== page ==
When Will Coca-Cola Sell Its Rebuilt Bottlers? CEO Muhtar Kent Explains

Muhtar Kent, CEO of Coca-ColaInvestors reacted with mild favor on Wednesday to Coca-Cola's (KO) strong fourth-quarter results, bidding the stock up barely 0.5%, or 28 cents, to $63.15. One reason for their tepid response could be the iconic beverage company's go-slow approach to unloading bottling operations across the globe that it has finally shaped up after several years of rebuilding.

Indeed, some investors are beating the drum for Coke to sell off these bottlers. One Wall Street analyst demanded to know earlier this week: "Why aren't deals happening faster?"

In an interview with DailyFinance shortly after Coke's earnings conference call, CEO Muhtar Kent noted the need for the stars to be perfectly aligned before Coca-Cola will sell its company-owned bottlers. "When the time is right," said Kent, "we will find the right home at the right financial conditions. We continue to adhere to that philosophy." He added that the company is a strong believer in its franchise system.

Bringing Bottlers Under One Roof

That's quite a turnaround from just a few years ago, when Coke faced a revolt among its bottling partners who felt out of step -- and sometimes felt in the dark -- with the supplier of the famous secret carbonated sauce. At times they were loath to invest in their bottling operations.

That hurt Coca-Cola, whose fortunes are closely tied to the bottlers and their ability to distribute Coke's beverages to customers. So, in January 2006, Coca-Cola formed its Bottling Investments Group to bring all of its company-owned bottling operations under one roof and serve as a clearinghouse of sorts to acquire bottlers' broken operations and fix them up for future sale.

Two years ago, CEO Kent was talking about the need to turn around bottling operations the beverage maker acquired in the Philipines, Germany, India, China, Uruguay and parts of Brazil. But today, his talk is more about finding the right buyer for these assets.

Coca-Cola's bottling operation in Germany, for example, posted a 1% increase in shipments this year -- its first rise since 2007. The bottler in the Philipines hiked shipments by more than 10% this year over last year. Brazil posted 11% growth, India rose at a staggering 17% rate, China 6% and North America 1%, says a Coca-Cola spokesman.

Looking for the Proper Fit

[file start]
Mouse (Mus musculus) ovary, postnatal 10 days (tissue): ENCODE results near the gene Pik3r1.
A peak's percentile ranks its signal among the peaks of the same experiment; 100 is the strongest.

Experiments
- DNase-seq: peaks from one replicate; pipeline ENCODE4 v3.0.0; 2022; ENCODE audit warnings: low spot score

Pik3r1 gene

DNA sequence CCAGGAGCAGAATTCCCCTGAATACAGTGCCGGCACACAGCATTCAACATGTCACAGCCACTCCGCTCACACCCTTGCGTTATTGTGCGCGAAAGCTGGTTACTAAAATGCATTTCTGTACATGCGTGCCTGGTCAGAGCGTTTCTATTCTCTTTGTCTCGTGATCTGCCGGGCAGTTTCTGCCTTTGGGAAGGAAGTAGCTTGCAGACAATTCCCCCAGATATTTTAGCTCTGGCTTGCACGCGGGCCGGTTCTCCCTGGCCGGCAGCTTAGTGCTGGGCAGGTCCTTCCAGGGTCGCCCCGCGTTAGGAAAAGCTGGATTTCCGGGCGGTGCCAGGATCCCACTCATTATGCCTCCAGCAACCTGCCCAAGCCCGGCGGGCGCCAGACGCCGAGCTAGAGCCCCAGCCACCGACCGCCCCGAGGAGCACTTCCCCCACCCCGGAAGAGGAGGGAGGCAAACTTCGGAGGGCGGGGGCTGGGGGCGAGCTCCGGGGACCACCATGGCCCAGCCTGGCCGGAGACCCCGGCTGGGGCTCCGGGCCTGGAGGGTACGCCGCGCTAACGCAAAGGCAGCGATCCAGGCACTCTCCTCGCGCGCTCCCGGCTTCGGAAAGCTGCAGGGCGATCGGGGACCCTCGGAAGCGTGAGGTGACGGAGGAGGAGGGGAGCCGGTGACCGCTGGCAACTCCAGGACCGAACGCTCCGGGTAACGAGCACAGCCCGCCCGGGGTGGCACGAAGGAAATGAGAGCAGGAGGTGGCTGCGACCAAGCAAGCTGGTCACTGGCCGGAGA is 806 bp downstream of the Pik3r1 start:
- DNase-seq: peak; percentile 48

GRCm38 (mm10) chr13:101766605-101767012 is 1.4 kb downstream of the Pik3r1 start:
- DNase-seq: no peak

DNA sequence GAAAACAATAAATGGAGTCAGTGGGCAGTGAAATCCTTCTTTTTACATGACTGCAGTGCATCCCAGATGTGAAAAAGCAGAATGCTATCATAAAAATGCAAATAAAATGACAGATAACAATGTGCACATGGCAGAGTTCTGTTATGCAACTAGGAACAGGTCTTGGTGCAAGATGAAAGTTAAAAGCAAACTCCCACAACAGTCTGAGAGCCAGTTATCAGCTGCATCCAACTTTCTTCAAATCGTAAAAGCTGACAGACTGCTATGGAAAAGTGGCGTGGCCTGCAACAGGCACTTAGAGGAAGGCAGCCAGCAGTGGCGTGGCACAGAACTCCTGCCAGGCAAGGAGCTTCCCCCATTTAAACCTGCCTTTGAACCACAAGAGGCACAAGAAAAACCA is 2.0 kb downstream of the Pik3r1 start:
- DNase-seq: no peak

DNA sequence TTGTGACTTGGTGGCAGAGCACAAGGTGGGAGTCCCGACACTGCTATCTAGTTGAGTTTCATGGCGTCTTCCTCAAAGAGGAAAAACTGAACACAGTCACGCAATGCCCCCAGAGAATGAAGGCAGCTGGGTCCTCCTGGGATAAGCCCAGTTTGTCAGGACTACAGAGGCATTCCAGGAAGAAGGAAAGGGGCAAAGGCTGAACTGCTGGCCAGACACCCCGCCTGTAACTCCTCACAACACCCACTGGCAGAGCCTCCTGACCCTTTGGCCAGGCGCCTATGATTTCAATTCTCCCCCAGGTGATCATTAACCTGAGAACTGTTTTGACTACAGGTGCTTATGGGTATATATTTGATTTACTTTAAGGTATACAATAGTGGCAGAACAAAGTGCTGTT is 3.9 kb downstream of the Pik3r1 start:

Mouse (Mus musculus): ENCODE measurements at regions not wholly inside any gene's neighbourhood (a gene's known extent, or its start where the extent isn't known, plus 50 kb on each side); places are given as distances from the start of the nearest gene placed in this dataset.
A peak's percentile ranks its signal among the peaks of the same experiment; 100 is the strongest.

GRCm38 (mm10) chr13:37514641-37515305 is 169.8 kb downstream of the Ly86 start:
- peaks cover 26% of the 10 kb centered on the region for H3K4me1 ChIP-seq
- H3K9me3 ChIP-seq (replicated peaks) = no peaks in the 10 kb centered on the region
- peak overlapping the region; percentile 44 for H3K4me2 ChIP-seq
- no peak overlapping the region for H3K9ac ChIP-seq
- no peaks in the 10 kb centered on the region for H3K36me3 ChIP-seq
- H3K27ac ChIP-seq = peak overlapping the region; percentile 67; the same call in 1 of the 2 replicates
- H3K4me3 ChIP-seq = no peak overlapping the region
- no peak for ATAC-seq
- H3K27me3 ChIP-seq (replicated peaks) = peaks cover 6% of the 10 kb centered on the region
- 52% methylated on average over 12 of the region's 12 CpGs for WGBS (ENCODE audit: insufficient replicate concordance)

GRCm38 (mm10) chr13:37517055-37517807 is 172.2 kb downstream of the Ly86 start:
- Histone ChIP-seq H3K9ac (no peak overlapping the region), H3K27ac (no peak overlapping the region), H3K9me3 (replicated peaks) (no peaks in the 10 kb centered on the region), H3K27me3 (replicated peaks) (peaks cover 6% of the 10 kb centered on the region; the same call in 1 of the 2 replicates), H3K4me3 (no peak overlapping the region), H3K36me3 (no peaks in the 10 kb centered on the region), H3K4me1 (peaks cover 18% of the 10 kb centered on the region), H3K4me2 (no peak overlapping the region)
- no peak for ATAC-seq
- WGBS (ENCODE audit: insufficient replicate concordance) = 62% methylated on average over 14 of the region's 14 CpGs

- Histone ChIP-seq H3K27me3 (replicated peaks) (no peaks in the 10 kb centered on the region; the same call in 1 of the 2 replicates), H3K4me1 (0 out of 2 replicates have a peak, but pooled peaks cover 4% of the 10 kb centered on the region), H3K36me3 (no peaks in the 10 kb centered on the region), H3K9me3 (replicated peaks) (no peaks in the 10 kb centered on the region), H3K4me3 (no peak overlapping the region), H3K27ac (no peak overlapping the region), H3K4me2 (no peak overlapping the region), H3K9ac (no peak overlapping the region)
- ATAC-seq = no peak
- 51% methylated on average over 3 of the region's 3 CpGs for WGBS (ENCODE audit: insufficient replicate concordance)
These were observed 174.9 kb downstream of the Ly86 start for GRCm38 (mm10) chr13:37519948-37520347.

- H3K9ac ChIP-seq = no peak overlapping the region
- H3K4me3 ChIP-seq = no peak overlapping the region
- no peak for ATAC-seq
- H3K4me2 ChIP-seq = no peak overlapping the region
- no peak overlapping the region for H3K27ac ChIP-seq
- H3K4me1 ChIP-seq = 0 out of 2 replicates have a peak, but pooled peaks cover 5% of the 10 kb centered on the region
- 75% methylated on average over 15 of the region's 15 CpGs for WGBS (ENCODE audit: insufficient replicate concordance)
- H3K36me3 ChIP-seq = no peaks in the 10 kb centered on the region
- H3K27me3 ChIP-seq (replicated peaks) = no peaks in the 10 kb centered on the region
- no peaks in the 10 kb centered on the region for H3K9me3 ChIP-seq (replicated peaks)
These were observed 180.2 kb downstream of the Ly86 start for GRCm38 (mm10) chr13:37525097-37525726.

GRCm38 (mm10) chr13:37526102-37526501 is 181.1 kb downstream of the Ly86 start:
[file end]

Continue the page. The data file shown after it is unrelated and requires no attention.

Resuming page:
During the earnings conference call, Credit Suisse analyst Carlos Laboy noted that Coke is showing tremendous improvement in its company-owned bottling territories. He asked company execs whether there's a new urgency in 2011 to prioritize or refranchise some of its repaired bottling operations over the next couple of years.

But Kent told DailyFinance: "The right owner will be a geographic fit, a cultural fit, a political fit and a financial fit."
Then he added: "And most importantly, a management [fit]."

Kent stressed that Coca-Cola is looking for a buyer that provides these attributes and a fair purchase price. He notes that the company is looking for more than just someone with the highest offer. "This is a very closely aligned system. It's not like selling another product, or a car, or a factory," Kent said. "It's a very different set of circumstances."


An example of the sort of alignment Kent is referring to occurred last year, when Coca-Cola announced it was acquiring the North American operations of one of its largest bottlers, Coca-Cola Enterprises (CCE). That move was designed to make Coca-Cola more nimble with a unified business system in its core North America market, where it was losing share as Americans shifted to noncarbonated drinks, which many consumers view as healthier.

Booking a Nifty Gain

As part of that largely cashless deal, however, Coca-Cola gave Enterprises its bottling operations in Norway and Sweden, as well as the right to acquire Coca-Cola's majority stake in its German bottling operations.

And because Coca-Cola was carrying its Norwegian and Swedish bottling operations on its books at the fixer-upper price, once it completed the transaction to Coca-Cola Enterprises at the higher market-value price, the beverage company ended up posting a $5 billion gain on the deal.